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Legal drugs

Drifter

Coming to a town near you
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Just wondering what is legal to take for a headache and fly? Actualy if anybody knows of any drug at all (not just headache medecine) that is legal to fly on, that would be appreciated too. Is there any over the counter drugs you guys don't leave home without?
The Drifter
 

1900cpt

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Dont know the answer to your question....but i love the avatar!!

1900cpt
 

bobbysamd

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"Legal" drugs

Theoretically, any medicine you use is illegal, because you may have a medical condition that is disqualifying for flight. So, again theoretically, if you have a headache, unless the FAA has cleared you to use a certain medicine for headaches, you cannot exercise the privileges of your certificate. This is asinine, of course.

You might ask your AME for suggestions. Bearing in mind that an AME is the FAA's industrial physician and has its interests at heart and not yours, a better idea where you can't be fouled is to call the AOPA. www.leftseat.com is a decent aviation medical website.

Personally, I like Tylenol for headaches.

Hope this helps this headache a little. :)
 

Purple Haze

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Bobbysam gave the best & safest answer you will get. However, since you asked, I carry:

Extra Strength Excedrin
Afrin (nasal spray)
Immodium AD tablets (for those 3rd world hershey squirts)

I rarely use any of these, but I take them along because of times I wished I had 'em. Fly safe and consult your AME for best advice.
 
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avbug

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Several years ago (and this isn't too recent, don't recall the details) a night carrier landing accdient was determined to have been the result of impairment by the pilot. The incapacitation, or impairment, was the result of the use of an over-the-counter nasal medication; a spray. I believe it was afrin.

The FAA does not approve medications. The FAA has a short list of medications which have been determined to have no general side effects which present a psyiological hazard for flying. However, the FAA does not approve these medications for use when flying. Further, the FAA holds that of equal or greater significance is the fact that the medication must be taken in the first place.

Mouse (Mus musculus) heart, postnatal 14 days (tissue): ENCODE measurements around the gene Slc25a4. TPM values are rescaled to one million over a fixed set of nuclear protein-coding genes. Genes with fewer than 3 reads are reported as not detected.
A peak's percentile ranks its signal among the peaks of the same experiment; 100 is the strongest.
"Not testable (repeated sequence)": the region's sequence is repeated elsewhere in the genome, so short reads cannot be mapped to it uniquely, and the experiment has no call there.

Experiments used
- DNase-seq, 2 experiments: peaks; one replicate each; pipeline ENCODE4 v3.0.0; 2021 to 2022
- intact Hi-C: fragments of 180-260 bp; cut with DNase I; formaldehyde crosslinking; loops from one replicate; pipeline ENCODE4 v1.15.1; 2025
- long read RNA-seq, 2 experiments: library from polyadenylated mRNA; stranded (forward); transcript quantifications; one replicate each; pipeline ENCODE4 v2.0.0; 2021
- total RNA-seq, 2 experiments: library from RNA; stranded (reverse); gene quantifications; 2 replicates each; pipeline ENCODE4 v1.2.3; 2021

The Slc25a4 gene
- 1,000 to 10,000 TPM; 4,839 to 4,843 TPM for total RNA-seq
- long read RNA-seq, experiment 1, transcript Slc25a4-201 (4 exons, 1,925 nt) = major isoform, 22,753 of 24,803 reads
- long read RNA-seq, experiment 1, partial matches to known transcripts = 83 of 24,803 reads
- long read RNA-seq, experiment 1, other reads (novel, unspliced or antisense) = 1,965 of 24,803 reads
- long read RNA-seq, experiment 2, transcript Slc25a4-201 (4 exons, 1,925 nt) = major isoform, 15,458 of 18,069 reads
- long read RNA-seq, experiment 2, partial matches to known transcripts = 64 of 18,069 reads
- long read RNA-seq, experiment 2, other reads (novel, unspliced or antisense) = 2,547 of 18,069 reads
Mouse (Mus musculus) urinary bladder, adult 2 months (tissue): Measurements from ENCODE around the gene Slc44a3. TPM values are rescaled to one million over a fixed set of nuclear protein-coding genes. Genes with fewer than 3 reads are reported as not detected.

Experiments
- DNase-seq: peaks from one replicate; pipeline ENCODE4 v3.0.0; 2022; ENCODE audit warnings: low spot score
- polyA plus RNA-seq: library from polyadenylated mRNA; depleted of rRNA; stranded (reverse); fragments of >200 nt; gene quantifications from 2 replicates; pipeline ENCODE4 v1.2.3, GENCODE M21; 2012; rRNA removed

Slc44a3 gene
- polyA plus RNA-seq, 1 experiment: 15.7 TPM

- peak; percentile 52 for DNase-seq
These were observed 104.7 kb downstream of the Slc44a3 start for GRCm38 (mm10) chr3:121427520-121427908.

The medication may not be disqualifying in that it may have no significant side effects, but the condition itself may certainly be disqualifying under 14 CFR 61.53 (see below).

I can tell you I've had emergency hospitalization following a sinus implosion that occured while flying as a passenger, and it was the most intense pain I've ever experienced. This has happened twice. The first time I had to visit the ER twice, and the second time years later, I was deaf for a month. In the first case, I had no idea I was sick; I had no symptoms. This is quite similiar to presenting symptoms and hiding them with medication. The result may be the same. The stuffy nose may be gone, but the sinus is still a ticking bomb. This applies to many conditions.

I suggest the following links:

http://www.leftseat.com/medcat.htm

http://www.aviationmedicine.com/linkaero.htm

§ 61.53 Prohibition on operations during medical deficiency.

(a) Operations that require a medical certificate. Except as provided for in paragraph (b) of this section, a person who holds a current medical certificate issued under part 67 of this chapter shall not act as pilot in command, or in any other capacity as a required pilot flight crewmember, while that person:

(1) Knows or has reason to know of any medical condition that would make the person unable to meet the requirements for the medical certificate necessary for the pilot operation; or

(2) Is taking medication or receiving other treatment for a medical condition that results in the person being unable to meet the requirements for the medical certificate necessary for the pilot operation.